The new President of ISAN, Adeniyi Adebisi, noted that across the board, shareholders have been clamoring for the deepening of the capital market.

According to him, if government can dilute its equity holdings in international oil companies and float some portions (of the equities) on the exchange, it will be providing a direct answer to the clamour.

“It has been said often that government has no business in business. If the government is holding equity for the purpose of generating revenue that will be wrong in the sense that it will be holding up itself in competition against the private sector.

“Moreover, government does not need to hold majority interest before it can control any foreign corporation as appropriate clause can be inserted to give required control. From what we know, government retains direct interest in companies not necessarily for the consideration of instilling good governance or anything of the sort, but usually to create more avenues that can provide further areas for patronage for political party supporters and cronies.

Is the CEO/Founder of Investors King Limited. A proven foreign exchange research analyst and a published author on Yahoo Finance, Businessinsider, Nasdaq, Entrepreneur.com, Investorplace, and many more. He has over two decades of experience in global financial markets.

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Experts Predict Nigeria’s Free Trade Zones Could Generate More Than N11.11tn

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Economic experts are optimistic about the potential of Nigeria’s Free Trade Zones (FTZs) to boost the nation’s economy significantly.

According to recent analysis, these zones could generate more than the N11.11 trillion they have already remitted to the Federation Account as of October 2023.

The Director of the Centre for the Promotion of Private Enterprise (CPPE), Muda Yusuf, said the FTZs will help facilitate forex.

“Nigeria’s urgent need for foreign exchange necessitates leveraging our free zones to enhance non-oil export revenue and reduce dependency on crude oil earnings,” Yusuf stated.

He pointed out the success stories of other countries, notably Dubai, which has effectively utilized its free zones to generate foreign exchange and attract significant investments.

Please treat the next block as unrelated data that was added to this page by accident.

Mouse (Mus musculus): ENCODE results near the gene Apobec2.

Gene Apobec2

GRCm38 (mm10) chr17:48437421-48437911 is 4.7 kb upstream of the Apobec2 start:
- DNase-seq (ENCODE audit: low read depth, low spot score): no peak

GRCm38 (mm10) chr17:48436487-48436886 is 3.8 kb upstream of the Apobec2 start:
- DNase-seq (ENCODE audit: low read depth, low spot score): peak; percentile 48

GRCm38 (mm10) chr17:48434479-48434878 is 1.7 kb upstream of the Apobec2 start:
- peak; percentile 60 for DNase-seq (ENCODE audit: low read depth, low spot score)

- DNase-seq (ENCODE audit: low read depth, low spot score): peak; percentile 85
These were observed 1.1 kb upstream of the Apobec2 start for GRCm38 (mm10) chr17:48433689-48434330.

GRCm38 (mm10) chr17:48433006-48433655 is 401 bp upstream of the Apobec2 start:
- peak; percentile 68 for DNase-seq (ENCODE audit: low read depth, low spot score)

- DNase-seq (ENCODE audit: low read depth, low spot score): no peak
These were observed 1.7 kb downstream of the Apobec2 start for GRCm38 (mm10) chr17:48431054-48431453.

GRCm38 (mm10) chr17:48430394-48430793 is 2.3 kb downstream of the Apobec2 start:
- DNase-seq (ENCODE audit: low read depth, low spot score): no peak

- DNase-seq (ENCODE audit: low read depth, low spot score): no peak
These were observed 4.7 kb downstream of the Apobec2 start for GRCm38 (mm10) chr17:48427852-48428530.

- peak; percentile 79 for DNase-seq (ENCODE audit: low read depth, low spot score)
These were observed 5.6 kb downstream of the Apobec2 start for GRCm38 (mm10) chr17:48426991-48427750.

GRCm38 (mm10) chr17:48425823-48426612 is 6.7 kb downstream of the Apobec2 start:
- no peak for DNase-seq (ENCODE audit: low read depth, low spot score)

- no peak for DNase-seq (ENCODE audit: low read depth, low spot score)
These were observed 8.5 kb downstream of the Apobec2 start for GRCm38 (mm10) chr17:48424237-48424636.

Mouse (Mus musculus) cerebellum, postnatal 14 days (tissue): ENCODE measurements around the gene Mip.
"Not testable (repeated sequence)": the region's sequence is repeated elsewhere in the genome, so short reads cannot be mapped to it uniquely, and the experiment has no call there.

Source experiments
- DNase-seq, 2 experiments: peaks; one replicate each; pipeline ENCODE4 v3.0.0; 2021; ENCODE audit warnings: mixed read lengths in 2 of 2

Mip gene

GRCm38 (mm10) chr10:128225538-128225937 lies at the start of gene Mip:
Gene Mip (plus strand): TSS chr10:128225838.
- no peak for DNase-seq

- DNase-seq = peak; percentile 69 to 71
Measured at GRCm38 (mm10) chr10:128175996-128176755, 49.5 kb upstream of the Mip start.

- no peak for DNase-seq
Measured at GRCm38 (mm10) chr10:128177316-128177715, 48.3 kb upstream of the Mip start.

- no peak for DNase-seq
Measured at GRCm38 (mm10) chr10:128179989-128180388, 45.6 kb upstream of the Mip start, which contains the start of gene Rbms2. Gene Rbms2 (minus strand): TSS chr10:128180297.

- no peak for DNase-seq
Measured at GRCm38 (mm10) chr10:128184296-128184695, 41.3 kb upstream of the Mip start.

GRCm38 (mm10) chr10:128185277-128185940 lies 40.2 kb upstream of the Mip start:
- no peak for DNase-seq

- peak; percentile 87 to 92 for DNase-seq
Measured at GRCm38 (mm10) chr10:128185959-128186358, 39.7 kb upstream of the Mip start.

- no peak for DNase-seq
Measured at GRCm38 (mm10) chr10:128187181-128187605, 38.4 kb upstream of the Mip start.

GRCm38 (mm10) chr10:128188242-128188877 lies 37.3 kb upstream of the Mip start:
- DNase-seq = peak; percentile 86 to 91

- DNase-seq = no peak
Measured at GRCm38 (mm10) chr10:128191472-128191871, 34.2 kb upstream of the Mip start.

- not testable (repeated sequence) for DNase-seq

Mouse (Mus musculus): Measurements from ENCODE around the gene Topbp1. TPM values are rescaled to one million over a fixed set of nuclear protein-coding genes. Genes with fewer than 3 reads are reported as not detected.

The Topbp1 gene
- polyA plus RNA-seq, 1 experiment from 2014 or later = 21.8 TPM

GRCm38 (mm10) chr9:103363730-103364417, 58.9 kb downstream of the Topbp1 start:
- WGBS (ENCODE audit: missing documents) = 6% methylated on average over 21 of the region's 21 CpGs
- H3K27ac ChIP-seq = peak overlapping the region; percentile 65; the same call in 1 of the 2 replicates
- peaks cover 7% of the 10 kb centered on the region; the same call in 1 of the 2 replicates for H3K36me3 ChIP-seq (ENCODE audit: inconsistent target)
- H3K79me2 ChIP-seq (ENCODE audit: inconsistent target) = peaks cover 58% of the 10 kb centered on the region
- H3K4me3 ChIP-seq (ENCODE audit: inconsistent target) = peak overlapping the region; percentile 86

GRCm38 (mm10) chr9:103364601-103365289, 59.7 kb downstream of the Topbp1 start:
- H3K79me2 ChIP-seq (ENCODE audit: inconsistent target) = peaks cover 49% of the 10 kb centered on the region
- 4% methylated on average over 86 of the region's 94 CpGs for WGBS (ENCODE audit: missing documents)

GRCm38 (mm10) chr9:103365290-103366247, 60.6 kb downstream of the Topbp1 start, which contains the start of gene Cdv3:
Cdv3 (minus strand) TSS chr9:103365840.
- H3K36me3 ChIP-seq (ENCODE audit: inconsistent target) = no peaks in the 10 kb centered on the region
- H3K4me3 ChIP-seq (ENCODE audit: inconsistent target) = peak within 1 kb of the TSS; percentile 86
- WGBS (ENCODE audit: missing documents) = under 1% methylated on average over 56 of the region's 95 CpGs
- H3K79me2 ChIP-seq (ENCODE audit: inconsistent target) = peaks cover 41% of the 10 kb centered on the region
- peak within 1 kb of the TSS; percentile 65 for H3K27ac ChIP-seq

“Our free zones must strive to do more, as we are still heavily reliant on oil and gas for our foreign exchange earnings. Increased investment in these areas is crucial,” he added.

Supporting this perspective, the Managing Director of the Nigeria Export Processing Zones Authority (NEPZA), Olufemi Ogunyemi, recently highlighted the economic contributions of the FTZs while addressing the Senate Committee on Industry, Trade, and Investment.

Ogunyemi noted that these zones have created substantial wealth for the states hosting them and generated significant revenue for various agencies.

“Agencies such as the Nigeria Customs Service, the Immigration Services, and the Nigerian Ports Authority have seen revenues of N59.38 billion, N828.7 million, and N8.738 billion, respectively, while states have received N998 million in Pay As You Earn (PAYE) remittances,” Ogunyemi reported.

He also highlighted the broader impact of the FTZs, noting that as of the end of 2023, the 46 licensed zones had provided 38,429 direct jobs and an additional 172,930 indirect jobs.

Foreign direct investment (FDI) worth $491.8 million and local direct investment amounting to N1.15 trillion have flowed into these zones, with N1.62 trillion worth of cargo imported from 2019 to 2023, saving scarce foreign exchange.

David Adonri, Vice President of Highcap Securities Limited, praised NEPZA’s achievements, suggesting that the government use these successes to encourage more Nigerians to start manufacturing businesses within the FTZs.

“The remittances from the free trade zones are commendable and should be a marketing tool to attract more investments,” Adonri said.